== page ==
The space: Here’s the thing about Chez Sardine: It’s sushi sans
Charlie Bird NYCA Little Birdie Told Us
The inside scoop: Yes, we know what you’re thinking. How could Charlie Bird be a No Reservation spot in NYC? OpenTable has it booked for at least the next four weeks, unless you’re willing to dine at the shunned hour of 5:30. The secret here is the half dozen or so walk-in tables. Keep your party to two and be prepared to wait it out with drinks at the bar, which is heavy on the wine and select cocktails and craft beers. The vino focus should be no surprise considering that Robert Bohr, formerly of Cru, is at the helm on beverage. Though Charlie Bird opened in 2013, buzz continues to build for the organic, ingredient-focused, local cuisine by Ryan Hardy (of the famed Little Nell in Aspen). As the Charlie Bird team so eloquently sums it up, they’re “Italian influenced, American executed, and entirely New York.”
The menu: Ingredients are the highlight, and dishes like the signature baby clam risotto are pure and almost delicate in flavor as they’re allowed to shine in their natural, unadulterated state. Chef Hardy serves the risotto with a side of quietly intense hot chili sauce, for those who want to punch up the flavor. Other standouts are the truffle egg toast, an elegant dish of soft scrambled eggs and black truffle, and the stracciatella toast, with tangy pickled chanterelles. (We love toast). Raw bar items continue with the refined theme. The diver scallops with brown butter and chives are fresh and savory at the same time. It’s almost de rigueur at this point to have a brussels sprout dish on the menu, and this one was memorable. Served lightly crisp with a spicy red sauce, it’s one of the most full-flavor dishes in Charlie Bird’s repertoire.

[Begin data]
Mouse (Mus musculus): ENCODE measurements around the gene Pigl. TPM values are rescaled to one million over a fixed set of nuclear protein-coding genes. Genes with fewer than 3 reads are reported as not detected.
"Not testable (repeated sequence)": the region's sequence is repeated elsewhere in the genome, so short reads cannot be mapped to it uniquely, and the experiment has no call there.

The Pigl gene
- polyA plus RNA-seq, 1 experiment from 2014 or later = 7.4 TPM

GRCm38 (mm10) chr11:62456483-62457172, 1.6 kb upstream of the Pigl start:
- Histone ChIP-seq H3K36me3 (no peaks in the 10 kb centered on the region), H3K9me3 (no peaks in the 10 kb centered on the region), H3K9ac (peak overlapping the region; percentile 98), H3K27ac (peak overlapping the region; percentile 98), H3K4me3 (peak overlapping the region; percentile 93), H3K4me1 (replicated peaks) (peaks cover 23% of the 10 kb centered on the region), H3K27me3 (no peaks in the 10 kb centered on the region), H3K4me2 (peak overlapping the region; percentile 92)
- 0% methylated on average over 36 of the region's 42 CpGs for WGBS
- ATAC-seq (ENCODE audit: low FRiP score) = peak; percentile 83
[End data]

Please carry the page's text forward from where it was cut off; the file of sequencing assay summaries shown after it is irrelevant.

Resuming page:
The wine selection is equally impressive, and excels in its French and Italian classes. On the French side, order a table wine of $50 J. Boutin Crozes Hermitage. Or venture into some serious Château Haut-Brion for $240, or a 1982 Château Batailley Pauillac, which feels like a steal at $265. The Italians are even better value, including the Scarpetta Barbera for $45 and the 1997 Conti Costanti for $190.
The space: This isn’t a place that takes itself too seriously. While the food is at a fluent level of culinary execution, the atmosphere is casually chic. Lights are bright enough to thoroughly assess your date, tables are spaced at a civilized distance, and noise level is comfortably lively. It helps that their music selection, which ranges from ‘90s Mary J. Blige to current Beyonce, has everyone dancing in their seats. It’s a good choice for couples and groups up to 6–8 tops. If you’re going to bring more than two, plan to get in the reservation line.
Charlie Bird, 5 King St., SoHo, charliebirdnyc.com
(Photos courtesy of Charlie Bird)